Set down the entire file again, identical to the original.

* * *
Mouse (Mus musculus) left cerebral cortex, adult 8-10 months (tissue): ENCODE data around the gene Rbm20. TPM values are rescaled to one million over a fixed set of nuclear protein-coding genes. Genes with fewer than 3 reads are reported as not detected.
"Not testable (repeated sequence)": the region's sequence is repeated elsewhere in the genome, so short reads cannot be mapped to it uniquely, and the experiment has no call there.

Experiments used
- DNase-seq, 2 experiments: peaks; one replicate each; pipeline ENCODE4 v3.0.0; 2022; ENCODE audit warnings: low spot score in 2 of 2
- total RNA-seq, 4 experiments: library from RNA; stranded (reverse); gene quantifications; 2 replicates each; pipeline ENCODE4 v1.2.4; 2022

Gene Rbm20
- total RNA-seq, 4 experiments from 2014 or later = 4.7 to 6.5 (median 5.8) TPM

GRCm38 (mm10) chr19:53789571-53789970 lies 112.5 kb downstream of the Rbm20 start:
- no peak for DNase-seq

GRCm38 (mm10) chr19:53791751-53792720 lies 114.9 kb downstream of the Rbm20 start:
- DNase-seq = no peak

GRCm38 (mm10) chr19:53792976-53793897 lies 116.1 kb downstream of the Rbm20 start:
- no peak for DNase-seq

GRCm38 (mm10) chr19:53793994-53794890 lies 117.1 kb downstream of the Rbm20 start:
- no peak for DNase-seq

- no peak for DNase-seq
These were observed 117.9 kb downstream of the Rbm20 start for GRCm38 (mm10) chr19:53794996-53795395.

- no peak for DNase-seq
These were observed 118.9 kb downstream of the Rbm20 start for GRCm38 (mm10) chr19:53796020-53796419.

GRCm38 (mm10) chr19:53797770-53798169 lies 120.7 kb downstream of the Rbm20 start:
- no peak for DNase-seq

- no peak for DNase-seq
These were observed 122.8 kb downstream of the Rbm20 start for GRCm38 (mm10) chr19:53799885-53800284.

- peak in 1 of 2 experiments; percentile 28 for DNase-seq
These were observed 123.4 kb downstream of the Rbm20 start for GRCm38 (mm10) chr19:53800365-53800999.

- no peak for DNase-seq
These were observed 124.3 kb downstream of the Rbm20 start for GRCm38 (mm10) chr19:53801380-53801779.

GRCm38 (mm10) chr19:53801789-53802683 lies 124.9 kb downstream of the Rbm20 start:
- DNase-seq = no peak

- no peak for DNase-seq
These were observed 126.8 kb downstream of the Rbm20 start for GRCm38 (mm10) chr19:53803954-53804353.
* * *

Mouse (Mus musculus) left cerebral cortex, adult 8-10 months (tissue): ENCODE data around the gene Rbm20. TPM values are rescaled to one million over a fixed set of nuclear protein-coding genes. Genes with fewer than 3 reads are reported as not detected.
"Not testable (repeated sequence)": the region's sequence is repeated elsewhere in the genome, so short reads cannot be mapped to it uniquely, and the experiment has no call there.

Experiments used
- DNase-seq, 2 experiments: peaks; one replicate each; pipeline ENCODE4 v3.0.0; 2022; ENCODE audit warnings: low spot score in 2 of 2
- total RNA-seq, 4 experiments: library from RNA; stranded (reverse); gene quantifications; 2 replicates each; pipeline ENCODE4 v1.2.4; 2022

Gene Rbm20
- total RNA-seq, 4 experiments from 2014 or later = 4.7 to 6.5 (median 5.8) TPM

GRCm38 (mm10) chr19:53789571-53789970 lies 112.5 kb downstream of the Rbm20 start:
- no peak for DNase-seq

GRCm38 (mm10) chr19:53791751-53792720 lies 114.9 kb downstream of the Rbm20 start:
- DNase-seq = no peak

GRCm38 (mm10) chr19:53792976-53793897 lies 116.1 kb downstream of the Rbm20 start:
- no peak for DNase-seq

GRCm38 (mm10) chr19:53793994-53794890 lies 117.1 kb downstream of the Rbm20 start:
- no peak for DNase-seq

- no peak for DNase-seq
These were observed 117.9 kb downstream of the Rbm20 start for GRCm38 (mm10) chr19:53794996-53795395.

- no peak for DNase-seq
These were observed 118.9 kb downstream of the Rbm20 start for GRCm38 (mm10) chr19:53796020-53796419.

GRCm38 (mm10) chr19:53797770-53798169 lies 120.7 kb downstream of the Rbm20 start:
- no peak for DNase-seq

- no peak for DNase-seq
These were observed 122.8 kb downstream of the Rbm20 start for GRCm38 (mm10) chr19:53799885-53800284.

- peak in 1 of 2 experiments; percentile 28 for DNase-seq
These were observed 123.4 kb downstream of the Rbm20 start for GRCm38 (mm10) chr19:53800365-53800999.

- no peak for DNase-seq
These were observed 124.3 kb downstream of the Rbm20 start for GRCm38 (mm10) chr19:53801380-53801779.

GRCm38 (mm10) chr19:53801789-53802683 lies 124.9 kb downstream of the Rbm20 start:
- DNase-seq = no peak

- no peak for DNase-seq
These were observed 126.8 kb downstream of the Rbm20 start for GRCm38 (mm10) chr19:53803954-53804353.